The US tax reporting system is voluntary: it is up to the taxpayer to voluntarily report his/her income and pay tax. For many overseas US tax payers – such as expatriates – it can be challenging to report their worldwide income on time to the IRS. In addition, many “Accidental Americans” – individuals who hold US citizenship and live outside the US – do not know they have to file a US tax return. So, what happens a return is filed late? What are the penalties? The good news is there are programs to assist the taxpayers!
#1 – When is a return considered late?
The deadline to file your US tax returns is April 15th (if you reside in the US) or June 15th (if you reside overseas). If you cannot file by those deadlines, you can request an extension to October 15th . If you reside overseas, you can request an additional 2 months to December 15th .
To know more about US tax deadlines: https://kbfinancials.biz/tax-calendar/
#2 – You may be assessed financial penalties
The most common financial penalties assessed by the IRS include:
a/ Failure to file / late filing = The IRS assesses a penalty for each month a tax return is late. Overseas taxpayers often fail to file their US tax return because they are unaware of their US tax obligations (Accidental Americans).
To know more on accidental Americans: L’americain accidentel: 3 conseils pour bien gerer sa fiscalite – KBAUER LAW PLLC (kbfinancials.biz)
b/ Failure to pay tax / to pay estimated tax = The IRS assesses a penalty when a tax is paid late. The penalty functions like an interest: it is calculated based on the number of late months.
c/ Failure to report foreign assets = The IRS may assess a penalty for failing to report foreign financial accounts, foreign mutual funds, foreign pension, foreign gift, foreign inheritance or interest in foreign entities.
To know more about reporting foreign accounts: Reporting your foreign accounts in 3 easy steps (Fincen114) – KBAUER LAW PLLC (kbfinancials.biz)
e/ Accuracy related penalty = The IRS assesses this penalty when it determines there has been a substantial understatement of income, negligence, or undisclosed assets.
Summary table of financial penalties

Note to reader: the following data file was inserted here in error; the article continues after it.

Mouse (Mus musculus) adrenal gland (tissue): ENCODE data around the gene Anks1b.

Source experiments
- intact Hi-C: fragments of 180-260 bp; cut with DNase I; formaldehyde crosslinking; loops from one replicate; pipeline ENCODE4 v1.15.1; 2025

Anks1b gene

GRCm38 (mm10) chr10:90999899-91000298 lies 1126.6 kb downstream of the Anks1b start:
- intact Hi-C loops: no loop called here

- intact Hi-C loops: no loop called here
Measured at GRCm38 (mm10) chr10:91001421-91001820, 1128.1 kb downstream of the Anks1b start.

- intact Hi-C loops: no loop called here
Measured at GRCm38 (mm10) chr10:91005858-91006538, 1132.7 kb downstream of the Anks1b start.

As a reminder, even if you do not have the money to pay your US tax, you should always file your tax return and arrange for payment later. This is because a late filing is penalized more heavily than a late payment.
|Failure to:||Amount of the penalty:|
|File an individual tax return on time (1040/1040NR)||5% of unpaid tax for each month late|
|Pay income tax on an individual tax return||0.5% of unpaid tax for each month late|
|File a business tax return on time (1065)||$210 per month late & per partner|
|Report income (accuracy penalty)||20% of understatement of tax|
|File international tax forms for US ownership in foreign entity (5471)||$10,000 per year|
|File international tax forms for foreign ownership in US entity (5472)||$25,000 per year|
|Report a foreign gift / inheritance (3520)||Greater of $10,000 or 35% of value of gift/inheritance|
|File a foreign bank account return (Fincen114)||Starting at $10,000 per violation|
|File international tax form for foreign ownership in Single member LLC (FDE)||$25,000 per year|
#3- You may lose your tax credits
If you are entitled to a tax refund you must file your return within 3 years from the due date (Statute of Limitation -SOL). If you file outside the SOL, you will likely forfeit your tax refund.
If you live overseas, you can exempt your wages from US tax using the Foreign Earned Income Exclusion. However, if you file your return late, you usually cannot claim this exclusion.